Monday, September 15, 2008

Gasoline prices headed much lower - after the "Ike panic" fades

Although there has been some panic about Hurricane Ike causing a spike in the retail price of gasoline, much of that is grossly overblown and retail gasoline prices are actually headed much lower in the near future. I see a  frightening headline in The Washington Post on an article entitled "Gas Prices Continue to Rise as Hurricane Destroys Oil Facilities." Yes, according to AAA, prices have spiked by about 15 cents or so, but what is this about "Destroys Oil Facilities"? Have the majority of oil refineries, ship terminals, and pipelines really been "destroyed"??!! After all, I read elsewhere that Wall Street was relieved that so little damage was done. The Post says "federal officials said a preliminary survey of damage found that a number of production platforms in the Gulf of Mexico had been destroyed by Hurricane Ike." But later this same article says that "It was unclear yesterday how badly the storm had crippled the Gulf oil infrastructure. Eileen Angelico, a spokeswoman for the Interior Department's Minerals Management Service, said flyovers Saturday and yesterday showed 10 destroyed oil platforms. There are 717 manned platforms in the Gulf, and as of yesterday 591 of them had been evacuated in anticipation of the storm." 10 out of 717 does not sound like the kind of major disaster that the headline seems to be proclaiming. And then, finally, the article closes with the truth:

... only four of 17 oil refineries on the Texas coast from Corpus Christi to Beaumont remained closed, six were ramping up and the rest were operational, Kolevar said.

Operators of two major pipelines that serve the Eastern Seaboard, the Plantation and Colonial pipelines, said they were able to resume operations yesterday carrying diesel, heating oil, jet fuel and gasoline from the Gulf Coast at reduced rates.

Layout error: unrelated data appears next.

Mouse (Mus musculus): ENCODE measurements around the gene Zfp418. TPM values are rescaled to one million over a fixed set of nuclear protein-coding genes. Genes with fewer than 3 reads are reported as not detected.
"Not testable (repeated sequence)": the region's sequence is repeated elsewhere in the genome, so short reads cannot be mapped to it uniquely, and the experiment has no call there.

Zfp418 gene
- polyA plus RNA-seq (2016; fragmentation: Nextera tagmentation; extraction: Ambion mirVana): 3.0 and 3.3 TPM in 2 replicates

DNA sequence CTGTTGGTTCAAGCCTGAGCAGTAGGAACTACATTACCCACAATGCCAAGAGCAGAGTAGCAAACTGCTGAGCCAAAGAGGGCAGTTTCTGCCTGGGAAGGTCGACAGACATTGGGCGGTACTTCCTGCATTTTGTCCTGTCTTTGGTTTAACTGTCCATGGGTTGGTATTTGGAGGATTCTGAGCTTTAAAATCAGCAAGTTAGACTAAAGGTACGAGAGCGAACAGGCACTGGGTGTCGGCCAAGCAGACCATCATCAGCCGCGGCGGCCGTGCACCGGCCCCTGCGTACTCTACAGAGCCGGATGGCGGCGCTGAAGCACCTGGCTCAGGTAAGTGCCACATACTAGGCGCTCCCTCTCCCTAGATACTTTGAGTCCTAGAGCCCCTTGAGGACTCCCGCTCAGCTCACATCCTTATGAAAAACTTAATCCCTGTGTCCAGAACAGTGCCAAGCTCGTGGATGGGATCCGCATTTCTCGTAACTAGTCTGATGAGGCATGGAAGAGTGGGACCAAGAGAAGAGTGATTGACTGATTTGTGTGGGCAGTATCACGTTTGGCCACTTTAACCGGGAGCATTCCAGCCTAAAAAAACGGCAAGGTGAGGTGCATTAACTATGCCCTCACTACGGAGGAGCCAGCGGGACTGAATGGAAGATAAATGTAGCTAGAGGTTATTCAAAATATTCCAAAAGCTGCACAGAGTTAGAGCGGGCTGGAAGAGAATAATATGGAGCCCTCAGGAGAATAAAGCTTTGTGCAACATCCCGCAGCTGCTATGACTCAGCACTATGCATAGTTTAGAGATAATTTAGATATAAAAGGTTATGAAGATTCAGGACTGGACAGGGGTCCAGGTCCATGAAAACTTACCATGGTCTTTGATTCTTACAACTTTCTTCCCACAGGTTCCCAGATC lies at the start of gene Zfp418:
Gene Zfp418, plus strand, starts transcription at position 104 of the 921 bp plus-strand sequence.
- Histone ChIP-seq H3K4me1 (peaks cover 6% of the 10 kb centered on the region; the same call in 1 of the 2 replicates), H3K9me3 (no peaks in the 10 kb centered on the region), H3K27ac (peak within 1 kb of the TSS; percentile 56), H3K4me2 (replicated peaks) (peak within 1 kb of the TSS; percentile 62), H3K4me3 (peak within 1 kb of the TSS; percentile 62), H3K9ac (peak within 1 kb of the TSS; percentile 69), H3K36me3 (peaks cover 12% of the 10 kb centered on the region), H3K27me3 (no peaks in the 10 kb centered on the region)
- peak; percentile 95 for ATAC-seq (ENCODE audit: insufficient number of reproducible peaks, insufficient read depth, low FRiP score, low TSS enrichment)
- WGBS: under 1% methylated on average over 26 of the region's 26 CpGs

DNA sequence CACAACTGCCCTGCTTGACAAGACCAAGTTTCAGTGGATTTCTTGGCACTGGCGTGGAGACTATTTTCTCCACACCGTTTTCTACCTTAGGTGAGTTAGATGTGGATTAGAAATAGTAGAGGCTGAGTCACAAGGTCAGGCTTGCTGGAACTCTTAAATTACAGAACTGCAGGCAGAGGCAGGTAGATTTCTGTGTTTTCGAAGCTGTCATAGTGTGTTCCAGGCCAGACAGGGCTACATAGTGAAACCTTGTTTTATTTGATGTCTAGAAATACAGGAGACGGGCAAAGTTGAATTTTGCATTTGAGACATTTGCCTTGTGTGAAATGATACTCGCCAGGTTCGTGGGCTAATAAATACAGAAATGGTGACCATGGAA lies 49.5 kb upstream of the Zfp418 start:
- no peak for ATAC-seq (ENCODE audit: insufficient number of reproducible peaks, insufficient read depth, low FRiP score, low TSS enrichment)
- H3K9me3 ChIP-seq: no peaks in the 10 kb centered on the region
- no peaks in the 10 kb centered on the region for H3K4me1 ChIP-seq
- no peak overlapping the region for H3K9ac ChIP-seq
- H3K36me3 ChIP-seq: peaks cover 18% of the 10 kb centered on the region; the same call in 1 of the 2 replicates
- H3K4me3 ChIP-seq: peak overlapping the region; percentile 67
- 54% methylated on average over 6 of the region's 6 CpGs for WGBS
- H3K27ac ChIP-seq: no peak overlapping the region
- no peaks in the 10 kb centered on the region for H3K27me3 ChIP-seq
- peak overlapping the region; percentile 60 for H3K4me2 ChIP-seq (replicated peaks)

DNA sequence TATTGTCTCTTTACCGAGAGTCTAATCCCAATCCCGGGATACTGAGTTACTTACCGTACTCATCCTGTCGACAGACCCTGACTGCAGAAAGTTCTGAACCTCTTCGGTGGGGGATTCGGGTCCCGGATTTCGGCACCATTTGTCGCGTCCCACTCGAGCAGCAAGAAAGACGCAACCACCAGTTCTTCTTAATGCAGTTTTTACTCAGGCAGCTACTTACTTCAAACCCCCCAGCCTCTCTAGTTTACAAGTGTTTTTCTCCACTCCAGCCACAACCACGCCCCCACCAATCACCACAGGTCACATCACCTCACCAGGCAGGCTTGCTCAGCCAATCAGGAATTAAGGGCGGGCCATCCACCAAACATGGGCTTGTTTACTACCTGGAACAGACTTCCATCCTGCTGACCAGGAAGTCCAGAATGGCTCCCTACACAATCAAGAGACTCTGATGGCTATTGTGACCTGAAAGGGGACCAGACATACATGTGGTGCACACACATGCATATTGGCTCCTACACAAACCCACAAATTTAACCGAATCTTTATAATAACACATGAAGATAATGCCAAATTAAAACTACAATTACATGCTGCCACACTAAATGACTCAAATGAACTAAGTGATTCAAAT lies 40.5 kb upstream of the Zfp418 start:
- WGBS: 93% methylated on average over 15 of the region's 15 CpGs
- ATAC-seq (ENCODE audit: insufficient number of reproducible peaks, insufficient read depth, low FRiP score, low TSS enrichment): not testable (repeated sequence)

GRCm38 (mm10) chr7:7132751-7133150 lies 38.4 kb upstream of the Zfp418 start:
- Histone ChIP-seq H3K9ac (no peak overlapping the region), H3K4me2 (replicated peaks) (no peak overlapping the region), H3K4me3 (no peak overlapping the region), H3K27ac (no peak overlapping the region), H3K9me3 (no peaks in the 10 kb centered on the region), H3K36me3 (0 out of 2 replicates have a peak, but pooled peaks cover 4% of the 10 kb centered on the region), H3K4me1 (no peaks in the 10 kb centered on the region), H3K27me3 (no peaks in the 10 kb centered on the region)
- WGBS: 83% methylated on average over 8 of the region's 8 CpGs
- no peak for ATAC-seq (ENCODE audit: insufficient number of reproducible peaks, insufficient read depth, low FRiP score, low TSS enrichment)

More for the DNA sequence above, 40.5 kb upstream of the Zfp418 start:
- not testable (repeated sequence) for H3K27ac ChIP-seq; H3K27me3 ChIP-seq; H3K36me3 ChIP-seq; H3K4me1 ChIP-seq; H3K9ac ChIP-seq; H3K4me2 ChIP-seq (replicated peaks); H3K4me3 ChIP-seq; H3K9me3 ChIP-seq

Exxon Mobil said power was restored to its Baytown facility and that a start-up plan was being developed. Its Beaumont facility remained without power. Bill Day, a spokesman for Valero Energy, the nation's largest refiner, said it would take several days for power to be restored to its Houston, Texas City and Port Arthur refineries. Shell said last night that two of its refineries had not resumed operations while two others were operating on a limited basis.

Nonetheless, assessment crews found no significant structural damage to the Valero facilities. Exxon Mobil said damage appeared to be limited at its Baytown complex. Shell, too, had only moderate damage to some of its facilities, including its Pasadena terminal, which it reopened. Its Houston terminal, however, did sustain some damage and was being assessed further, the company said.

In other words, there is no major disaster at all for "oil facilities"! Yes, some offshore rigs may have been "destroyed", but all of the important facilities seem to be in decent shape.

In fact, Wall Street agrees with my assessment, with October wholesale gasoline futures down over 16 cents to $2.6034 per gallon. That will translate into a retail price of $3.20 to $3.25 a gallon, which would be 60 cents below the price of $3.842 reported by AAA today. A big part of that price gap is good old-fashioned price gauging, some actual short-term regional supply disruptions, and a good measure of outright uncertainty, but the overall tone of the Post article did little to enlighten consumers or businesses or policymakers.

And Wall Street has the price of October crude oil futures down $4.76 to $96.42 a barrel.

Neither the facts on the ground nor the view of the markets justify the very negative tone of the Post article.

My conclusion: It is an election year and The Post is improperly engaging in fearmongering to promote its own political interests.

The article is in fact filled with a lot of useful facts, but the overall tone and style of presentation is decidedly not enlightening to the casual reader or browser of headlines.

-- Jack Krupansky


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